•      North Hawaii News – Waimea, HI
  •      West Hawaii Today – Kailua-Kona, HI
    •            North Hawaii News
    •            Big Island, HI
    •            Westside Weekly


  •      McDonald County Newspapers
    •            The Anderson Graphic The Goodman News-Dispatch
    •            The McDonald County News-Gazette
    •            The McDonald County Press
    •            The Southwest City Republic
    •            El Tiempo


  •      Ely Times – Ely, NV
  •      Eureka Sentinel – Eureka, NV
  •      Las Vegas Review-Journal – Las Vegas, NV
    •            View Neighborhood Newspapers
    •            El Tiempo
    •            Las Vegas CityLife
    •            Las Vegas Business Press
    •            Rebel Nation
    •            New Homes Guide
    •            Luxury Las Vegas
    •            Southern Nevada Home And Garden Magazine
    •            Nifty Nickel
    •            Neighborhood Shopper
    •            Jobs Today Weekly
  •      Pahrump Valley Times – Pahrump, NV
  •      Tonopah Times-Bonanza – Tonopah, NV

North Carolina

  •      Courier-Tribune – Asheboro, NC


  •      Bartlesville Examiner-Enterprise – Bartlesville, OK
  •      Pawhuska Journal-Capital – Pawhuska, OK


  •      The Daily Herald – Columbia, TN
    •            The Advertiser News Of Spring Hill And Thompson’s Station
    •            Franklin Life
    •            Brentwood Life


  •      Anna-Melissa Tribune – Anna, TX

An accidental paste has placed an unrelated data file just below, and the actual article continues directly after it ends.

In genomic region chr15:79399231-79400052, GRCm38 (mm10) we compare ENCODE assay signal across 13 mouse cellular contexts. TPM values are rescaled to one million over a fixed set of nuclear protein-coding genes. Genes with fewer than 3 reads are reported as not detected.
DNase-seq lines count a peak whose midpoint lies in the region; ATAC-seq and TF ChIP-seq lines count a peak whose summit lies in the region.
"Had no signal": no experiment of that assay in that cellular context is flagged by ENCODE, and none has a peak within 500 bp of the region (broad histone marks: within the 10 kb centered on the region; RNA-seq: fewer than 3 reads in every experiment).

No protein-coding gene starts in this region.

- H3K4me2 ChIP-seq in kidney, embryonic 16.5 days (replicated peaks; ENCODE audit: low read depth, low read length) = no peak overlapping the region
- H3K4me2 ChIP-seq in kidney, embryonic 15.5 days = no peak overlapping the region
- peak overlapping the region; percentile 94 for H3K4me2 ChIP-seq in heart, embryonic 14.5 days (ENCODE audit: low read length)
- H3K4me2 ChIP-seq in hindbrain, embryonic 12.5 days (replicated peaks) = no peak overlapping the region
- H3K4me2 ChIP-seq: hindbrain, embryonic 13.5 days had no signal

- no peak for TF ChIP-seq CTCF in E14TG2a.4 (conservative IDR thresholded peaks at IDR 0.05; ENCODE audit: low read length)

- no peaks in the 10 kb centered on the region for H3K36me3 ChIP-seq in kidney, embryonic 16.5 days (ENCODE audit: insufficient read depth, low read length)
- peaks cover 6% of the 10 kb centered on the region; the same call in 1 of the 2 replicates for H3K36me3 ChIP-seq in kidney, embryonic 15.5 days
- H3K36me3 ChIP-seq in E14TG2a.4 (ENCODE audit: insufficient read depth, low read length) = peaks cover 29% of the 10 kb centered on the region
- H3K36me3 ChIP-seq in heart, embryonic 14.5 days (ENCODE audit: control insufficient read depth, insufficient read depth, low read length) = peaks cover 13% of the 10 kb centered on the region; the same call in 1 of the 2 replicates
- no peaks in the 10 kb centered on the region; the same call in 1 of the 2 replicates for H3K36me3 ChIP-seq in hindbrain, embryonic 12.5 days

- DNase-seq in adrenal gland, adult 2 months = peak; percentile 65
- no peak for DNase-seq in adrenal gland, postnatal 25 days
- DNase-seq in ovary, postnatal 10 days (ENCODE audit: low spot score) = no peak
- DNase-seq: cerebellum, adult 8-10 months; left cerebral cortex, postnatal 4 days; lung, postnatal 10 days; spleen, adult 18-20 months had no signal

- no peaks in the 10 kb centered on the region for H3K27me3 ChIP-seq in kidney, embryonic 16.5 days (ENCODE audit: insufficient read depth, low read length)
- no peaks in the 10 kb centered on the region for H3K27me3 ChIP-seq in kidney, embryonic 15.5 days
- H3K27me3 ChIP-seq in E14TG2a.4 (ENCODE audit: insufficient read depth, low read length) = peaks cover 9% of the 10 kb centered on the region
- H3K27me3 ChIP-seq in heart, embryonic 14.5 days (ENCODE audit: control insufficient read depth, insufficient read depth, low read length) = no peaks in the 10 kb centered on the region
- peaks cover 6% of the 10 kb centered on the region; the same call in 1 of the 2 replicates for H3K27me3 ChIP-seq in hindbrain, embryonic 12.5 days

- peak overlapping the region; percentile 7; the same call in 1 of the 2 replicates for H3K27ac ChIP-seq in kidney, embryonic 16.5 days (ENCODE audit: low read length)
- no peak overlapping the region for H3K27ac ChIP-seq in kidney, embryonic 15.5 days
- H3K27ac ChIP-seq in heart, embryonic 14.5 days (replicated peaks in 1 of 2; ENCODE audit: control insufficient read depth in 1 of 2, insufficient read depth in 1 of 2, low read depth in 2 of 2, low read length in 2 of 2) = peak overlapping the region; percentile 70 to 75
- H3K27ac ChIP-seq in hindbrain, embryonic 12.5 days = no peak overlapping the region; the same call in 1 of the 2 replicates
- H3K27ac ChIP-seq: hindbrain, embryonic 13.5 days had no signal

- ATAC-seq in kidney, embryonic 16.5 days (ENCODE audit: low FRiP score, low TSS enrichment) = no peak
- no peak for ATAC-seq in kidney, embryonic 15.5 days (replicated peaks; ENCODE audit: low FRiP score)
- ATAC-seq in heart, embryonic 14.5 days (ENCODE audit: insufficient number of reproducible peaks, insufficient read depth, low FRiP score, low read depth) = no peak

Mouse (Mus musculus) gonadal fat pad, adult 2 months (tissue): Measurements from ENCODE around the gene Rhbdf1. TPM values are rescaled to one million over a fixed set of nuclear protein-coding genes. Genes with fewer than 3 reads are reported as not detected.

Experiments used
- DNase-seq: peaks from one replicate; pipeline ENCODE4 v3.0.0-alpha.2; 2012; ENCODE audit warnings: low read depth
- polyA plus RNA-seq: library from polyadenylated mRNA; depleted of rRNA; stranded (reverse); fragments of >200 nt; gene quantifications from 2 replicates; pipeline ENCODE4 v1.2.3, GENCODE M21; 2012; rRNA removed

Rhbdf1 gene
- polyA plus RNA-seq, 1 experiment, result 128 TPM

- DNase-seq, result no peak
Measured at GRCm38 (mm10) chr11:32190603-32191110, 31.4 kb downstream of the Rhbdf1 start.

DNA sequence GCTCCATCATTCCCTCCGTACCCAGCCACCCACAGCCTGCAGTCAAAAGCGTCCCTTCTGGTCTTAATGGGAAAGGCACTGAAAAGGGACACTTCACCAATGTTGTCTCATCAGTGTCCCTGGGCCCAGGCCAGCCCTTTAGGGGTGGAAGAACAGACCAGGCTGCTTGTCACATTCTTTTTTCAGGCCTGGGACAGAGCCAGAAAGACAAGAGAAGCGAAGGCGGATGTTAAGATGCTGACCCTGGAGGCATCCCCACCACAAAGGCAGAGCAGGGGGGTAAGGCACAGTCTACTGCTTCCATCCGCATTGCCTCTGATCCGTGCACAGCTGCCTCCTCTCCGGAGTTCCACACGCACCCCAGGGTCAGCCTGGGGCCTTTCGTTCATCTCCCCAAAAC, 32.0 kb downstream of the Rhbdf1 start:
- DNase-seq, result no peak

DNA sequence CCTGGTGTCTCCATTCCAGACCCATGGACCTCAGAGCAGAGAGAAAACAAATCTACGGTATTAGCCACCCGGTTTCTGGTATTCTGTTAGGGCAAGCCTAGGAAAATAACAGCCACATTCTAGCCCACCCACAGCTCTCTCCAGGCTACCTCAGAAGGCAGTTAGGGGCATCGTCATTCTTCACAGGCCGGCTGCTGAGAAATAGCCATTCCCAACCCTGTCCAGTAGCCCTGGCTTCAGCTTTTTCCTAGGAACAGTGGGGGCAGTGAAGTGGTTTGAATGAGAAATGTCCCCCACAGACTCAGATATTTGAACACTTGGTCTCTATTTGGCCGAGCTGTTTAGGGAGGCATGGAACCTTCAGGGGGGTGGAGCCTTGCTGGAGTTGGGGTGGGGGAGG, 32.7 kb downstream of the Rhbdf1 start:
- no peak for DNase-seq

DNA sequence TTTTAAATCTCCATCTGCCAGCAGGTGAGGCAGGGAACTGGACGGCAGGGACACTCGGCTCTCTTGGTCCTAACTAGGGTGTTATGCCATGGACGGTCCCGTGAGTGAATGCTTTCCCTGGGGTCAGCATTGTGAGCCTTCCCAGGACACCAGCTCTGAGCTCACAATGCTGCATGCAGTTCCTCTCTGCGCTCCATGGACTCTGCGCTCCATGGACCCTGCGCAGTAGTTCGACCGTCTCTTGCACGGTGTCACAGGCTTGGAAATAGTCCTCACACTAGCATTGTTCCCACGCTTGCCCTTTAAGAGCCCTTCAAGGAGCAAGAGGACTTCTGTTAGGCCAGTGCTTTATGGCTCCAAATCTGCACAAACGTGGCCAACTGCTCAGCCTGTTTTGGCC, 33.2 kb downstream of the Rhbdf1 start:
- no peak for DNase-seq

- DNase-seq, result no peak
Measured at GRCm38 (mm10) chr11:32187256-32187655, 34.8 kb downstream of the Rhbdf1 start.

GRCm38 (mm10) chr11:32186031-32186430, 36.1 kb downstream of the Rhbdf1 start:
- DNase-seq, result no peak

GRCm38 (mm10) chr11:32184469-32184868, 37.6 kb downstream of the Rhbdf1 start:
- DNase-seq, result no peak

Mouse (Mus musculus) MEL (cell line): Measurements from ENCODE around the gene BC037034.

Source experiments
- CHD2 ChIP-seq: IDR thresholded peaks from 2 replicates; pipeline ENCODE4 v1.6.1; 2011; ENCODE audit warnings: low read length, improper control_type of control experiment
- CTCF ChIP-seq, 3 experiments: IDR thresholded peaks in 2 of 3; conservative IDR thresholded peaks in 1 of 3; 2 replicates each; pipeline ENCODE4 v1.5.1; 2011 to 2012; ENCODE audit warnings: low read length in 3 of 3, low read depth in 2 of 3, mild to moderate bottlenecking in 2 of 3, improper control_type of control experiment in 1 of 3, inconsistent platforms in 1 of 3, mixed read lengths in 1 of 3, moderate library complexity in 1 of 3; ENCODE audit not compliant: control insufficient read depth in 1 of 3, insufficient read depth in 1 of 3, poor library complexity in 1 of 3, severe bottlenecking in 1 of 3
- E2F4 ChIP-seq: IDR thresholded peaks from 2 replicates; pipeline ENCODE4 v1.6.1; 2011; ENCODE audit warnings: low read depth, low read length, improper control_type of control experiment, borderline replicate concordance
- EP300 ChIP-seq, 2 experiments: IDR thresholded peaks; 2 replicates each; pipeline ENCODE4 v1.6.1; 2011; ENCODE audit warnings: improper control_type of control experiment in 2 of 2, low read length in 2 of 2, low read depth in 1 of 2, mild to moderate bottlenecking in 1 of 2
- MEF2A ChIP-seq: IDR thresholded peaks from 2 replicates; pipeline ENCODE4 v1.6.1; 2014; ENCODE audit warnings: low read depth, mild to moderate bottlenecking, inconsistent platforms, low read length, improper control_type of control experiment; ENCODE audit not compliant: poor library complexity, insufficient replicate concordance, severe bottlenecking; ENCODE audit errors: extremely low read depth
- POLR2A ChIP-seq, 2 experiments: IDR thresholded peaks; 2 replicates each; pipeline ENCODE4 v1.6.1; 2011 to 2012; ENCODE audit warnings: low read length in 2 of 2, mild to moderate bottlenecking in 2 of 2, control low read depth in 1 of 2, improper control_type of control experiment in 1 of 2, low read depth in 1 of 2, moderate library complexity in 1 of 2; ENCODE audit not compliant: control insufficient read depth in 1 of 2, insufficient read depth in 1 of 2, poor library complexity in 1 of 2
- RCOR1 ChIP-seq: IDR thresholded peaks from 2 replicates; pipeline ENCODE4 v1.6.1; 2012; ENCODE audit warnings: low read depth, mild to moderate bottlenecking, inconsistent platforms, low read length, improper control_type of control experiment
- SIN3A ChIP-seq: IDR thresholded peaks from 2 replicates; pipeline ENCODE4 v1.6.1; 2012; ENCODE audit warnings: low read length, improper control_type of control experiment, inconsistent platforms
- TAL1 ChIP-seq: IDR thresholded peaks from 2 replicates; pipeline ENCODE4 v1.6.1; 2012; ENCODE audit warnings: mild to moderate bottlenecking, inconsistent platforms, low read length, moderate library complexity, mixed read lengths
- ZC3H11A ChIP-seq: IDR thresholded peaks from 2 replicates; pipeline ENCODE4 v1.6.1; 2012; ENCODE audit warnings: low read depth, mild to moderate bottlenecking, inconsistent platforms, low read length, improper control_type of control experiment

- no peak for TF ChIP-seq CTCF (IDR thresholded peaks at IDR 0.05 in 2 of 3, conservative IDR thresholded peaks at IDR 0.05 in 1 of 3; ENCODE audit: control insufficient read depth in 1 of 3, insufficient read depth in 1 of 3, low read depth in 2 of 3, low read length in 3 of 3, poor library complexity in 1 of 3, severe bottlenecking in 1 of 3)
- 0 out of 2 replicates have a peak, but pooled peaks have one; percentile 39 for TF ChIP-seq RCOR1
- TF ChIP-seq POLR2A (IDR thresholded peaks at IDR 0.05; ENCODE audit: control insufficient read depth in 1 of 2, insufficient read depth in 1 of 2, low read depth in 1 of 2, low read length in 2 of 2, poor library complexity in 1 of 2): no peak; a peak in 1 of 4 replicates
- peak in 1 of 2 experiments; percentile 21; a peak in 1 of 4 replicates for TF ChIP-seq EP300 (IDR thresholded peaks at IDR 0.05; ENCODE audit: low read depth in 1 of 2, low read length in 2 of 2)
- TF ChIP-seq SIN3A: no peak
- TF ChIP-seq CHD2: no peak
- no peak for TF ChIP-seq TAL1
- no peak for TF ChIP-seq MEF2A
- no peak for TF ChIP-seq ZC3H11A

•      Herald Democrat – Sherman, TX
    •            Grayson County Shopper
  •      Lake Texoma Life – Van Alstyne, TX
  •      Prosper Press – Prosper, TX
  •      Van Alstyne Leader – Van Alstyne, TX


  •      The Daily World – Aberdeen, WA
    •            The North Coast News
    •            The South Beach Bulletin
    •            East County News
  •      The Montesano Vidette – Montesano, WA

UPDATE: I found this article today about RightHaven suing someone for using material from the Las Vegas Review-Journal in which the article was based on his own research. Jeez!

Copyright enforcement outfit Righthaven has filed some questionable lawsuits in the past, but really outdid itself in a case against Anthony Curtis, publisher of the Las Vegas Advisor.

That lawsuit, one of several filed on Friday, alleges that Curtis infringed copyright by reposting an article from the Las Vegas Review-Journal. Problem is, that article was itself based on an annual survey conducted by Curtis of ticket prices for entertainment shows.